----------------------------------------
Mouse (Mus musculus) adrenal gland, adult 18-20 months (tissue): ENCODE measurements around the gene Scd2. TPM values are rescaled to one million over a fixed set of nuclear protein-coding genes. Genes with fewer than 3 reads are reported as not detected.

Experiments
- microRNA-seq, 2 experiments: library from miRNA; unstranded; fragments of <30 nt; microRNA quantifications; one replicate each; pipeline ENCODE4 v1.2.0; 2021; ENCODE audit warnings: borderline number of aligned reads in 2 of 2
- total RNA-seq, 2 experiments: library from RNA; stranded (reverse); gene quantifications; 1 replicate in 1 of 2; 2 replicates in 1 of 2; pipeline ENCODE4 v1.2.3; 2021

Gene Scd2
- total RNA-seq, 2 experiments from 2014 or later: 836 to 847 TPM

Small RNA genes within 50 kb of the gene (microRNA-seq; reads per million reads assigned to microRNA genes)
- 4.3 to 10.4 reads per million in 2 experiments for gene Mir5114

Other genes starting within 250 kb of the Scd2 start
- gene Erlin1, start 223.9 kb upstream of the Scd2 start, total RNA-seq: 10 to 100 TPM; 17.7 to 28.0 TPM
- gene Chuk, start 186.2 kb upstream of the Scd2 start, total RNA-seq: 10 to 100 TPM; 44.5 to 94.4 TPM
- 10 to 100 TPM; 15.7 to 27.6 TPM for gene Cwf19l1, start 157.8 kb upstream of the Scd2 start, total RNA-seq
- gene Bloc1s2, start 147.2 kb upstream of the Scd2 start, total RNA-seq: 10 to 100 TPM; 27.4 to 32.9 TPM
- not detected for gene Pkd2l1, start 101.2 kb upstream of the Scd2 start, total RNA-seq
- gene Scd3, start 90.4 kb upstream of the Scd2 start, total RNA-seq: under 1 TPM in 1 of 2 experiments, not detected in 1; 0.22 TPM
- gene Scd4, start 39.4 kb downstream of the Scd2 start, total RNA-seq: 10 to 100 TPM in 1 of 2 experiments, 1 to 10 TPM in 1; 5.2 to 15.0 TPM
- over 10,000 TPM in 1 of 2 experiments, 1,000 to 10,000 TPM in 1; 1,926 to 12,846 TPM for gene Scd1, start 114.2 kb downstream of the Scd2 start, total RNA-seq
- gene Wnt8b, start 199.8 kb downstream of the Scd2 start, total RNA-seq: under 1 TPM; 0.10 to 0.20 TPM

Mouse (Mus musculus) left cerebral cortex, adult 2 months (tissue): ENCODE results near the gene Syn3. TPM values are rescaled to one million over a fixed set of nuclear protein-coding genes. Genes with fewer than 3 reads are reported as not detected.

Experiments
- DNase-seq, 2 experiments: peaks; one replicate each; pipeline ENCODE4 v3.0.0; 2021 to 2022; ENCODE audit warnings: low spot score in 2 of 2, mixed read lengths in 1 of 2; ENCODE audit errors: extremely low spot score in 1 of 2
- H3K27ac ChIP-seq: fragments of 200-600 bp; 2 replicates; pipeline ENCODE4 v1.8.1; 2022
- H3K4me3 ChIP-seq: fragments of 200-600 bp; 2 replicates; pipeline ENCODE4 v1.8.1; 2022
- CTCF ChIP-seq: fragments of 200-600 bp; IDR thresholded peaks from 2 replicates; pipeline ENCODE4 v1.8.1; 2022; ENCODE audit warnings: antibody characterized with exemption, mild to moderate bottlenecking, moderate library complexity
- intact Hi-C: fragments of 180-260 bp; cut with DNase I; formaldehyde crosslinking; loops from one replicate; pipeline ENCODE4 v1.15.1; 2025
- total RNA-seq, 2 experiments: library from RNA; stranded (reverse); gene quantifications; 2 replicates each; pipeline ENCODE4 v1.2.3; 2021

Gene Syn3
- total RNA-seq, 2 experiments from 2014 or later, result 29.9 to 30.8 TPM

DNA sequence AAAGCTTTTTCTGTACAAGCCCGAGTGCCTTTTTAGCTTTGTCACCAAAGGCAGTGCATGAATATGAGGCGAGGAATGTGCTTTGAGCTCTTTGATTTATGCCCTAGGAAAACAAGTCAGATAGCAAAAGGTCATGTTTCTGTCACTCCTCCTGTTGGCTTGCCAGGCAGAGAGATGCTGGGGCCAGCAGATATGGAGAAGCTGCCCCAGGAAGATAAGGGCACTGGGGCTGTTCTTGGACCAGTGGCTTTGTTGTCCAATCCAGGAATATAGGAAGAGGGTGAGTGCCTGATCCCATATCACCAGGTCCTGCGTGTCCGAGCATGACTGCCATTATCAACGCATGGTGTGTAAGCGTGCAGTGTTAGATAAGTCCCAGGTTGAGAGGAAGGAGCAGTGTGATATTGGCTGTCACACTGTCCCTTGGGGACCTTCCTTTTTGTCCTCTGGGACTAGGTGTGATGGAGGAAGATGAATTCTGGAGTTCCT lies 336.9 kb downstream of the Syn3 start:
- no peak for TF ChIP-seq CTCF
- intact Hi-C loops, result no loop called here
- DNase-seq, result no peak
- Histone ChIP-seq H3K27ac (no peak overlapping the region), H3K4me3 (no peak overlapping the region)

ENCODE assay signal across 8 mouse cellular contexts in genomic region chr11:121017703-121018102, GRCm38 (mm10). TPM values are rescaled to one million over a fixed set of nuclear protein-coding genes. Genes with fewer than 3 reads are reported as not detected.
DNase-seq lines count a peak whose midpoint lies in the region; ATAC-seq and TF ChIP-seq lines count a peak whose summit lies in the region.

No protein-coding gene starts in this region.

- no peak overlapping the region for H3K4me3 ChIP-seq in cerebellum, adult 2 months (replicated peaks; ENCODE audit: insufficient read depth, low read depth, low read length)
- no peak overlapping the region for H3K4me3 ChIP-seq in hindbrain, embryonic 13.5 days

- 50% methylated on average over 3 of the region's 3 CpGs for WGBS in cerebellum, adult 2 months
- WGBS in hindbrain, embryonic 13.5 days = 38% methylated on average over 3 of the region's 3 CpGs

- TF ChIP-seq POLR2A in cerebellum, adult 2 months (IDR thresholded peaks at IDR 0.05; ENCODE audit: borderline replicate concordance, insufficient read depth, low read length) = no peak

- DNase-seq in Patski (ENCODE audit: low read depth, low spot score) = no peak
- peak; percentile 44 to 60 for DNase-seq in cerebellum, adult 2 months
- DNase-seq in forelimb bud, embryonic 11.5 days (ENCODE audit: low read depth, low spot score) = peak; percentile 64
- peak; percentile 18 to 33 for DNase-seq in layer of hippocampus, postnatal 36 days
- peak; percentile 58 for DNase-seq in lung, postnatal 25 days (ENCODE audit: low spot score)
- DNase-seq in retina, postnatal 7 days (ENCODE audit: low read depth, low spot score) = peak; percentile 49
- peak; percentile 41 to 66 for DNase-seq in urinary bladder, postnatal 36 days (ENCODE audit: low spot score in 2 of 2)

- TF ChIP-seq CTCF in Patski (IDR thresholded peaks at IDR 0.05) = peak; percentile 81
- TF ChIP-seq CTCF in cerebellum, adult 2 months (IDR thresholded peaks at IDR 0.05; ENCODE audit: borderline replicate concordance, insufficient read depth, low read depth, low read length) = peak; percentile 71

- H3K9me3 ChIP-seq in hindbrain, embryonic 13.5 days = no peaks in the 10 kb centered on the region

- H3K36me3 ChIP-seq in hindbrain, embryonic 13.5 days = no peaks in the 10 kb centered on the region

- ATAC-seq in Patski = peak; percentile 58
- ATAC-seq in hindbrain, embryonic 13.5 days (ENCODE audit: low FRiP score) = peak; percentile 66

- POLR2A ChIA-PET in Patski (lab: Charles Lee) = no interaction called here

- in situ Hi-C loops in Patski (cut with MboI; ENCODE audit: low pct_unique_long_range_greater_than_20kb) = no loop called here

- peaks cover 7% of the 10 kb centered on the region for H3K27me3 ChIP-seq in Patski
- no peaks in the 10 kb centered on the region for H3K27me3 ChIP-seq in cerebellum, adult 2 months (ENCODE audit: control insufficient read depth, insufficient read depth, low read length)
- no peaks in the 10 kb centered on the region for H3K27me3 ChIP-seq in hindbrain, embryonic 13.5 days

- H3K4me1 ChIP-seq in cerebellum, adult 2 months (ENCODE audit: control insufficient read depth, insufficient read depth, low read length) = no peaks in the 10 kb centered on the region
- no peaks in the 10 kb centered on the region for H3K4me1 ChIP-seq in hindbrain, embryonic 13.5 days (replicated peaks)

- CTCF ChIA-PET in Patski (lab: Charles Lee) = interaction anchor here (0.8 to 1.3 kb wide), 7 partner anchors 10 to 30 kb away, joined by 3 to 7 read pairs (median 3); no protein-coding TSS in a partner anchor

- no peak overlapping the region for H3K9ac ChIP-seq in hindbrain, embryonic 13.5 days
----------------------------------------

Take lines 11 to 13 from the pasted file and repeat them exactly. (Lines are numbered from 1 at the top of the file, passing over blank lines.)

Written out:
- gene Chuk, start 186.2 kb upstream of the Scd2 start, total RNA-seq: 10 to 100 TPM; 44.5 to 94.4 TPM
- 10 to 100 TPM; 15.7 to 27.6 TPM for gene Cwf19l1, start 157.8 kb upstream of the Scd2 start, total RNA-seq
- gene Bloc1s2, start 147.2 kb upstream of the Scd2 start, total RNA-seq: 10 to 100 TPM; 27.4 to 32.9 TPM